The word of the LORD came again to me, saying,…
This portion of Ezekiel's writings evinces a very remarkable acquaintance with the geography and the economics of the then known world. Perhaps the prophet, living in the heart of a great Oriental monarchy, and in intercourse not only with his countrymen, but with men of various nationalities, may have acquired something more of a cosmopolitan habit of mind than was common among the Jews. Certain it is that the commercial relations of Tyre are described with singular care and minute accuracy. It is evident that, in the view of Ezekiel, every society and community of men was in some way connected with the reign of God upon earth; that whilst in a special sense Jehovah was accounted the Sovereign of the Hebrews, there was a very important sense in which all peoples were subject to Divine authority, and were the objects of Divine regard and interest. The sympathies of Ezekiel, though patriotic, were far from being narrow and provincial. He was able, by the force of historical imagination, to consider Tyre as, for a time and for a purpose, the center of the life and activity of the world. Though inspired to foretell Tyre's destruction, the prophet was by no means insensible to Tyre's beauty and splendor, to the magnificent range of the city's commerce and interests, to the importance of the city to the work and well-being of the nations. There may have been something of rhetorical art in thus dilating upon Tyre's glory in the very moment of foretelling Tyre's fall. But the religions motive was the strongest. Ezekiel wished to show that, however indispensable a city or a state may be in the view of men, God does not regard it as indispensable, and may even fulfill his purposes by bringing about its dissolution and destruction. In this brilliant sketch of the position of Tyre among the nations of the earth, we may recognize -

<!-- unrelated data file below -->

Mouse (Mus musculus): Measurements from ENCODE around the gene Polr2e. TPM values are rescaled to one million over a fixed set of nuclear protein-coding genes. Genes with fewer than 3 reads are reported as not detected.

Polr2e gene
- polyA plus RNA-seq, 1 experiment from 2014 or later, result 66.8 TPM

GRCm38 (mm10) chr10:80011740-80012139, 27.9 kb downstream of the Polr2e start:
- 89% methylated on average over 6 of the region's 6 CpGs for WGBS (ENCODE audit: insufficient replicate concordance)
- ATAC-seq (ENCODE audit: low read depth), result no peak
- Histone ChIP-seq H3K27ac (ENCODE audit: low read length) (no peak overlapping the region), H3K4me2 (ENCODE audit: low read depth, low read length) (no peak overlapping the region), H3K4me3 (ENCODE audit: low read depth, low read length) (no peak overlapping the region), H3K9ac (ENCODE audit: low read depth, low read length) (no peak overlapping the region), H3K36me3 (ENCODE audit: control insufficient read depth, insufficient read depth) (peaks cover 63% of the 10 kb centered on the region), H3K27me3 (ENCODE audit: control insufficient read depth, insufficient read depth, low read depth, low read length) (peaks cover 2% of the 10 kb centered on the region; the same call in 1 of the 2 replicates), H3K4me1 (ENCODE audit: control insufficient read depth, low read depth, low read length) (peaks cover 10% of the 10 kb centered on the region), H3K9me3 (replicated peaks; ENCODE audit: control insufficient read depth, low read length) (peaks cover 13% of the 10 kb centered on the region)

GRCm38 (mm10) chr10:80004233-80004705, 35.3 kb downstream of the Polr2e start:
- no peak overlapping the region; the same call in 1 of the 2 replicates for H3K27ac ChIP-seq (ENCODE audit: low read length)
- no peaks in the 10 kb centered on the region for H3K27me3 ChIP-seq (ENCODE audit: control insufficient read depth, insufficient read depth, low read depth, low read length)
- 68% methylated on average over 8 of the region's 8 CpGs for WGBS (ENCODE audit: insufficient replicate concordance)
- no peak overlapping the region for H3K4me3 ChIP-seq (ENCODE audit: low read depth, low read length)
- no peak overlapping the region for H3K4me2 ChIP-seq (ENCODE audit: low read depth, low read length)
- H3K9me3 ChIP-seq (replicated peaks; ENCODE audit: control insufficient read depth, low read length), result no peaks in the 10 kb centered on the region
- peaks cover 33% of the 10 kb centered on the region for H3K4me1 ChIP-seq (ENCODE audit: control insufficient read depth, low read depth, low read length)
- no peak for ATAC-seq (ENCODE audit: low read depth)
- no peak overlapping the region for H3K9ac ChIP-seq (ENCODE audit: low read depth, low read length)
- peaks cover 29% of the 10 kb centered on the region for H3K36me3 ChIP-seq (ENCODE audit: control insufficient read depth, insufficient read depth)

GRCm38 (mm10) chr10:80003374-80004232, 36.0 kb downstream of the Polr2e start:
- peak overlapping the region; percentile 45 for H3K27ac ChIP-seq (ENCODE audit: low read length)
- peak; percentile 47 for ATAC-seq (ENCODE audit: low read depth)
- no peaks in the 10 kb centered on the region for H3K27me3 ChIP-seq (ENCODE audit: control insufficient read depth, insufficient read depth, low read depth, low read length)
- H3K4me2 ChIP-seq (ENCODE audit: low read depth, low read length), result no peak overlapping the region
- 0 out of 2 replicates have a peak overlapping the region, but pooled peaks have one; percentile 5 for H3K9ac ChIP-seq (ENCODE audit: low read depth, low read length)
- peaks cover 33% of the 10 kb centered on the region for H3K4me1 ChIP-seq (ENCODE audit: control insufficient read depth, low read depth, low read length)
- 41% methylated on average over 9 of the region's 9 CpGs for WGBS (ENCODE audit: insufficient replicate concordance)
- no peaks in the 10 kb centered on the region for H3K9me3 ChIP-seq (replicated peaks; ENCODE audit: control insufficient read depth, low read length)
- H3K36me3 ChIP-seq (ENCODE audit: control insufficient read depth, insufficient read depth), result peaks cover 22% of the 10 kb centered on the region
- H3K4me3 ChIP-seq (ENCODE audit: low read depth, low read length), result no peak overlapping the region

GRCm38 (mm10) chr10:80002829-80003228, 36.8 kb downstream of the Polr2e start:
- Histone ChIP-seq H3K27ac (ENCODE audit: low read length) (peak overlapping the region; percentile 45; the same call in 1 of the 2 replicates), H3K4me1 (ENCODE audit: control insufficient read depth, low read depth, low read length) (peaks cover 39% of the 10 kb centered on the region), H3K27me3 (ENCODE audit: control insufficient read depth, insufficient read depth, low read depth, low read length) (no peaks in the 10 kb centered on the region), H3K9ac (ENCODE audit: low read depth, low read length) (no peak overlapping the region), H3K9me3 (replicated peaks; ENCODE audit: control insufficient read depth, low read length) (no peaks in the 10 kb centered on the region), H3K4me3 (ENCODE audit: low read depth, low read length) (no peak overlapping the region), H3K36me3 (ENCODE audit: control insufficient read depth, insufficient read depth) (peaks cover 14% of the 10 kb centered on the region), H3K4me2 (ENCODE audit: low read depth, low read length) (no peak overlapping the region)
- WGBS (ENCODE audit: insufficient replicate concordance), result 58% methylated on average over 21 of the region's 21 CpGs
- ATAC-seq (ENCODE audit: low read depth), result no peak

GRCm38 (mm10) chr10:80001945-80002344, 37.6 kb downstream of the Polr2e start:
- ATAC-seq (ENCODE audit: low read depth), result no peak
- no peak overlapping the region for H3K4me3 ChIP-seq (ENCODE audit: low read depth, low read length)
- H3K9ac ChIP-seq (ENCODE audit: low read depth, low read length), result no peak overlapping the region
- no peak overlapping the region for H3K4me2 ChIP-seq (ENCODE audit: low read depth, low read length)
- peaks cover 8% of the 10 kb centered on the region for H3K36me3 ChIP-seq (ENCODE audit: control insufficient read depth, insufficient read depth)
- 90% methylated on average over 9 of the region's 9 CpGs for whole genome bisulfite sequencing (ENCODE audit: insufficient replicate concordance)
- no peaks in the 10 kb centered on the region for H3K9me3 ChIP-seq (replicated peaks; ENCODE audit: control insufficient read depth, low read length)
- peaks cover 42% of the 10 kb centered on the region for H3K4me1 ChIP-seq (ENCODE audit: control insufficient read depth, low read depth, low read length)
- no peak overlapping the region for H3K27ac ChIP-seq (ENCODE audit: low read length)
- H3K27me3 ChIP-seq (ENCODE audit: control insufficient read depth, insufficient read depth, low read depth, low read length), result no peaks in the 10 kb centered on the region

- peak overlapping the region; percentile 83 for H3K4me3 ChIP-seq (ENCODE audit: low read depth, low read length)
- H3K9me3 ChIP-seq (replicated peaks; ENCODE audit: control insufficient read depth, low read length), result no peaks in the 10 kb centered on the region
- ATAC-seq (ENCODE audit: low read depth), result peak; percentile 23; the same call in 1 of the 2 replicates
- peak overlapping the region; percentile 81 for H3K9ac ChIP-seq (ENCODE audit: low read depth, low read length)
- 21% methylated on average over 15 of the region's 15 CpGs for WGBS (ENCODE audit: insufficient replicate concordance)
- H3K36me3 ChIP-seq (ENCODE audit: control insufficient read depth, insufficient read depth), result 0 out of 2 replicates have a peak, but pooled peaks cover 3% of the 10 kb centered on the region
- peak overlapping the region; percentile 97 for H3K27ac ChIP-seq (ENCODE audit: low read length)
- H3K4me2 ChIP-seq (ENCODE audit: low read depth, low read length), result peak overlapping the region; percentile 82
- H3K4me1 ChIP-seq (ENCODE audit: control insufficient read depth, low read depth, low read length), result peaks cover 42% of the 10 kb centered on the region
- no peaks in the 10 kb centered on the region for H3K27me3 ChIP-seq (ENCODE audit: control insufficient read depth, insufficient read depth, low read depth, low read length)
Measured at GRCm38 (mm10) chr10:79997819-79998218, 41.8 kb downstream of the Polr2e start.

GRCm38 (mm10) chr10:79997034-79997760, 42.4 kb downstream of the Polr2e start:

I. THE STATELINESS OF THE CITY'S BEAUTY.
II. THE SPLENDOUR OF THE CITY'S FLEETS.
III. THE SKILL OF THE CITY'S MARINERS.
IV. THE VALOR OF THE CITY'S ARMIES.
V. THE VASTNESS OF THE CITY'S TRADE. It is in this connection that Ezekiel introduces neighboring and even distant states, showing in detail in what manner each was connected with Tyre, what were the natural productions or manufactures which they brought to the world's great emporium. It was as a commercial port that Tyre was celebrated, and by its ships and its fearless, adventurous navigators distant lands were brought within the range of civilization.
VI. THE ABUNDANCE OF THE CITY'S WEALTH.
VII. THE GLORY OF THE CITY'S RENOWN.
VIII. THE HOLLOWNESS OF THE CITY'S PROSPERITY. NO wonder that Tyre was the envied of the nations; no wonder that men looked upon the city as secure of a long lease of opulence, of ease and luxury, of splendor, of power, and of fame. Yet beneath all this there was wanting the basis upon which alone can be surely reared the edifice of true prosperity. There was boasting and arrogance; but there was no humility, no subjection to the righteous sway of the Eternal King, no recognition of the sacred responsibilities which accompany the possession of advantages and acquisitions such as those of Tyre. Thus it was that in the time of trial the city was found incapable of enduring and of profiting by Divine discipline. It was founded, not upon the rock of righteousness and piety, but upon the shifting quick sands of worldly prosperity and renown. It fell, and great was the fall of it. "Every plant," said Jesus, "which my heavenly Father hath not planted, shall be plucked up." - T.
Parallel VersesKJV: The word of the LORD came again unto me, saying,